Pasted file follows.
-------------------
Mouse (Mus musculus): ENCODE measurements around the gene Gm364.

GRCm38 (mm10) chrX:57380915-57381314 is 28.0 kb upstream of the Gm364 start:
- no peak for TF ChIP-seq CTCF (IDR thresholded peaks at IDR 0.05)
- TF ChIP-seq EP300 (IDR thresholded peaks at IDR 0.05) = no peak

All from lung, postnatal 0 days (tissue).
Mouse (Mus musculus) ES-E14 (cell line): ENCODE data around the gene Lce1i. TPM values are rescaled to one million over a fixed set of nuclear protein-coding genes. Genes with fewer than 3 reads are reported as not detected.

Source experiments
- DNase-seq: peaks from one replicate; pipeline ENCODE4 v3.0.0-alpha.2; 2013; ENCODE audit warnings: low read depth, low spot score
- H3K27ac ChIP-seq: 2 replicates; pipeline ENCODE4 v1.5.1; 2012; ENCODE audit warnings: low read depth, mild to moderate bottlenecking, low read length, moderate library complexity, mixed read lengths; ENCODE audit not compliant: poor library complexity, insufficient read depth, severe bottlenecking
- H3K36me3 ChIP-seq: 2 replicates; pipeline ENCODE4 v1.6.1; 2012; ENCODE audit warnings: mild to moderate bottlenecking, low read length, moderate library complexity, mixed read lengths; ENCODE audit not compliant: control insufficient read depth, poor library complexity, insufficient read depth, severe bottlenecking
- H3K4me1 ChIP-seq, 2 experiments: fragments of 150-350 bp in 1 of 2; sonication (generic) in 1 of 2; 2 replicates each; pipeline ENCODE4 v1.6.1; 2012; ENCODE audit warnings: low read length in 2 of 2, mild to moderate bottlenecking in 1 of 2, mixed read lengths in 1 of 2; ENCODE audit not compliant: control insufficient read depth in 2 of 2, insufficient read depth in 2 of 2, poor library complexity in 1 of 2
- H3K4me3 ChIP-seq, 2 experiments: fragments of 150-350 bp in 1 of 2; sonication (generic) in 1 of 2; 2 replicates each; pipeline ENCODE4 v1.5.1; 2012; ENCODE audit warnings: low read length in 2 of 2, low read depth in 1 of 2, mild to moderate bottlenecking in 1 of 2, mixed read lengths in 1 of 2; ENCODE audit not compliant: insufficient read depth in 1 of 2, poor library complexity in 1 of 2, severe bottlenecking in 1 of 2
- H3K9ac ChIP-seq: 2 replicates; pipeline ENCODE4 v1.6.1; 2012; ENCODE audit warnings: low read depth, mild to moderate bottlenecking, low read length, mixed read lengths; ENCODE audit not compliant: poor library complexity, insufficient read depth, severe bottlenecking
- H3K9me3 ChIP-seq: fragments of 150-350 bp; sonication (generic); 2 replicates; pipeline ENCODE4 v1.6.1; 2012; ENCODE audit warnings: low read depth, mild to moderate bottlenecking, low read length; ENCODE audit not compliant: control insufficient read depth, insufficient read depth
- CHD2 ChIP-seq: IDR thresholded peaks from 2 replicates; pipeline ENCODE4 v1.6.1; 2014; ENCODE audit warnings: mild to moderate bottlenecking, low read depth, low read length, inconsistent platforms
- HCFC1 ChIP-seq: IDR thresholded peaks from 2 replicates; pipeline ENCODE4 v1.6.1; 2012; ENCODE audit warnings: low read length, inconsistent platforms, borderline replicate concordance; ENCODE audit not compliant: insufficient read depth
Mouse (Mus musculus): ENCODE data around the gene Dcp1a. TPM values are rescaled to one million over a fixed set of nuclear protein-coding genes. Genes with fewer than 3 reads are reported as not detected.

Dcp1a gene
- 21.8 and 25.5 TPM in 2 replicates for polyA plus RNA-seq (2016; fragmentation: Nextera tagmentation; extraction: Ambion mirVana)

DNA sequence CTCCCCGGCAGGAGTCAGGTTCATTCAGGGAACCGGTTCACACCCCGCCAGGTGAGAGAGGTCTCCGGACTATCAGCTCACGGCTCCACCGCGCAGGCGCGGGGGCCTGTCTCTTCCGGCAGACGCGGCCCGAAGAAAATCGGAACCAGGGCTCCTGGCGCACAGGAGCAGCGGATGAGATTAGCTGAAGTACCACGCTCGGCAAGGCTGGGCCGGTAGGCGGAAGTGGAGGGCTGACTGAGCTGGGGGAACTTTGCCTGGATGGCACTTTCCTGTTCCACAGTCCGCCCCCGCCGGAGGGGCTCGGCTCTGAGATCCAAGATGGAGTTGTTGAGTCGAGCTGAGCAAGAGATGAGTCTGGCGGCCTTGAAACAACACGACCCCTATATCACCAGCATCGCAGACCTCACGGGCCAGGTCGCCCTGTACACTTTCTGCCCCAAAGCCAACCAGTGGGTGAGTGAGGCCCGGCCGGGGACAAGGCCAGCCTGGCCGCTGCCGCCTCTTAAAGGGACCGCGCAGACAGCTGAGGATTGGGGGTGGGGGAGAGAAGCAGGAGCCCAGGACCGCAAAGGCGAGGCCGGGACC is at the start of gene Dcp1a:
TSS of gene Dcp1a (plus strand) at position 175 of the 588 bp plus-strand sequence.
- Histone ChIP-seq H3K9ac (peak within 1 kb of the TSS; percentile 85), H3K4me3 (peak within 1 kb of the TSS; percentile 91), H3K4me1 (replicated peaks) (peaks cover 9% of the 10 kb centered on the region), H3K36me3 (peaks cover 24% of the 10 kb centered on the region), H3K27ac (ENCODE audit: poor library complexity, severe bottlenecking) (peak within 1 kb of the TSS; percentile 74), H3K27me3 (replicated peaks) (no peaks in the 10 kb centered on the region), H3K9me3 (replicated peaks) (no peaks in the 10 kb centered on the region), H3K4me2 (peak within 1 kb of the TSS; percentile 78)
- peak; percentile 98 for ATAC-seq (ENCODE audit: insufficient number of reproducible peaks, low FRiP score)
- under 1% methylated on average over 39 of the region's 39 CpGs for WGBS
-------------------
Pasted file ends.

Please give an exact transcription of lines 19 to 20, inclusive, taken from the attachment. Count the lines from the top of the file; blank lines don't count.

- 21.8 and 25.5 TPM in 2 replicates for polyA plus RNA-seq (2016; fragmentation: Nextera tagmentation; extraction: Ambion mirVana)

DNA sequence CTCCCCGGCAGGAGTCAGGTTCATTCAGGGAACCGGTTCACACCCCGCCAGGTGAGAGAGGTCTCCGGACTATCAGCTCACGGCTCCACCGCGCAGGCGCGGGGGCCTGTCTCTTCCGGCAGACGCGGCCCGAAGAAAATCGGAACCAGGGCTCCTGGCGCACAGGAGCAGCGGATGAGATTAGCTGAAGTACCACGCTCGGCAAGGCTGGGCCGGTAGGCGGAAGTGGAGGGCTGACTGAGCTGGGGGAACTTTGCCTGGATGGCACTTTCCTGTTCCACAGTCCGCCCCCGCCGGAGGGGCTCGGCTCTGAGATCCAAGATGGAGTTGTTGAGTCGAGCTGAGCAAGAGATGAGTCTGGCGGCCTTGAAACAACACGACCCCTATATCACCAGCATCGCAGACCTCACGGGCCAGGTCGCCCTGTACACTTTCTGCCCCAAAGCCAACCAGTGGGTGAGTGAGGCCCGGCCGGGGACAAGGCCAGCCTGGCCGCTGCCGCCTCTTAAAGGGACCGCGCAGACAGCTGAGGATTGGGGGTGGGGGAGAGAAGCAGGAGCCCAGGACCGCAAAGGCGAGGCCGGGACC is at the start of gene Dcp1a: